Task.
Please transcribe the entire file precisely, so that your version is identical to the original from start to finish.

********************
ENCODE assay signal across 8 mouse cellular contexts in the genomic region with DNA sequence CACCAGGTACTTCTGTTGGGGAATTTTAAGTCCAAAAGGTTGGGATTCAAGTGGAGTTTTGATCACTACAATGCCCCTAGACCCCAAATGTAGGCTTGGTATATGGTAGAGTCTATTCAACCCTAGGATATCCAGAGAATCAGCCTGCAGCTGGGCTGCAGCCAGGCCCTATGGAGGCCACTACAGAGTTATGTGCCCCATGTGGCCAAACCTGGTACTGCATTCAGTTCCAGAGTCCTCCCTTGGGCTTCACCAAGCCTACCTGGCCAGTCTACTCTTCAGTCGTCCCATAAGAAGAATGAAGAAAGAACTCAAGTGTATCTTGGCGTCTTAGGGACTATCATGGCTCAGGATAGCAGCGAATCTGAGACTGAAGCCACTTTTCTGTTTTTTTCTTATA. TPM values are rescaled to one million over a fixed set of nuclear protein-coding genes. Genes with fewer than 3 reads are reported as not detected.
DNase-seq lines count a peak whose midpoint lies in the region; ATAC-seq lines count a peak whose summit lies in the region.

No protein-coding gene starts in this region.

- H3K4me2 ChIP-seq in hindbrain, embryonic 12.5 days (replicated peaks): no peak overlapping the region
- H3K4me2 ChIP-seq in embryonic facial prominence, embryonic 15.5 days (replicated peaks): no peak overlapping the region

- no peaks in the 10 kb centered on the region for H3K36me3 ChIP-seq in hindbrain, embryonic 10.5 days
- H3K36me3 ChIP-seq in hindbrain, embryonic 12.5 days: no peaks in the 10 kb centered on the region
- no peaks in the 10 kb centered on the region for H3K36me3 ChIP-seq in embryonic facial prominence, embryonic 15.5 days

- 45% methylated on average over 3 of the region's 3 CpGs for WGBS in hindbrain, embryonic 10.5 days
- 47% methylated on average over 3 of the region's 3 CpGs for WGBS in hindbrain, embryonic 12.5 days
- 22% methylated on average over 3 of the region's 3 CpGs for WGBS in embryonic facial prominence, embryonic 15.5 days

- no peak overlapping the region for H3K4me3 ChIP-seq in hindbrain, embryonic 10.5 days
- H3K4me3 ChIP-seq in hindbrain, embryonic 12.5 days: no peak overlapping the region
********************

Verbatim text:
ENCODE assay signal across 8 mouse cellular contexts in the genomic region with DNA sequence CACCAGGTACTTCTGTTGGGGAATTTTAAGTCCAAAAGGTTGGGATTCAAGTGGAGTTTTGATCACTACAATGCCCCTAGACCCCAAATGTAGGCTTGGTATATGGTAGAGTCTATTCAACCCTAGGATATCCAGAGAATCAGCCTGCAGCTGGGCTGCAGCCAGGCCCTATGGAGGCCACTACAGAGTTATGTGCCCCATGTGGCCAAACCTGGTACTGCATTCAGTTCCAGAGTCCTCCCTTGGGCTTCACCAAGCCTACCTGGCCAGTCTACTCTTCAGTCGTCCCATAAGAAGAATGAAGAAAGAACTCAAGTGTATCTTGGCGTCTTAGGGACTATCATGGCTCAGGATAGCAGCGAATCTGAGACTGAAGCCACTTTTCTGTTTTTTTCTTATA. TPM values are rescaled to one million over a fixed set of nuclear protein-coding genes. Genes with fewer than 3 reads are reported as not detected.
DNase-seq lines count a peak whose midpoint lies in the region; ATAC-seq lines count a peak whose summit lies in the region.

No protein-coding gene starts in this region.

- H3K4me2 ChIP-seq in hindbrain, embryonic 12.5 days (replicated peaks): no peak overlapping the region
- H3K4me2 ChIP-seq in embryonic facial prominence, embryonic 15.5 days (replicated peaks): no peak overlapping the region

- no peaks in the 10 kb centered on the region for H3K36me3 ChIP-seq in hindbrain, embryonic 10.5 days
- H3K36me3 ChIP-seq in hindbrain, embryonic 12.5 days: no peaks in the 10 kb centered on the region
- no peaks in the 10 kb centered on the region for H3K36me3 ChIP-seq in embryonic facial prominence, embryonic 15.5 days

- 45% methylated on average over 3 of the region's 3 CpGs for WGBS in hindbrain, embryonic 10.5 days
- 47% methylated on average over 3 of the region's 3 CpGs for WGBS in hindbrain, embryonic 12.5 days
- 22% methylated on average over 3 of the region's 3 CpGs for WGBS in embryonic facial prominence, embryonic 15.5 days

- no peak overlapping the region for H3K4me3 ChIP-seq in hindbrain, embryonic 10.5 days
- H3K4me3 ChIP-seq in hindbrain, embryonic 12.5 days: no peak overlapping the region